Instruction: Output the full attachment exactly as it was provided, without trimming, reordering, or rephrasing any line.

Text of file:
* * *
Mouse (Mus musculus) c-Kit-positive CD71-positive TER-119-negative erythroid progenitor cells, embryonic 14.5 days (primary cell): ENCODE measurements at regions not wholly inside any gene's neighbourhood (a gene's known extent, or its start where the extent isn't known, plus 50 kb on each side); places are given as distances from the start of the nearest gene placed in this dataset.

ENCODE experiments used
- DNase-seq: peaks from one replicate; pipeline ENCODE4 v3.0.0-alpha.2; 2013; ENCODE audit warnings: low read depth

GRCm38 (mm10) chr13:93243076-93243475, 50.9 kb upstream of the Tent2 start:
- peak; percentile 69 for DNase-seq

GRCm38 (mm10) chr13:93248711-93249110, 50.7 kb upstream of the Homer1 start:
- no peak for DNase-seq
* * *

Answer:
Mouse (Mus musculus) c-Kit-positive CD71-positive TER-119-negative erythroid progenitor cells, embryonic 14.5 days (primary cell): ENCODE measurements at regions not wholly inside any gene's neighbourhood (a gene's known extent, or its start where the extent isn't known, plus 50 kb on each side); places are given as distances from the start of the nearest gene placed in this dataset.

ENCODE experiments used
- DNase-seq: peaks from one replicate; pipeline ENCODE4 v3.0.0-alpha.2; 2013; ENCODE audit warnings: low read depth

GRCm38 (mm10) chr13:93243076-93243475, 50.9 kb upstream of the Tent2 start:
- peak; percentile 69 for DNase-seq

GRCm38 (mm10) chr13:93248711-93249110, 50.7 kb upstream of the Homer1 start:
- no peak for DNase-seq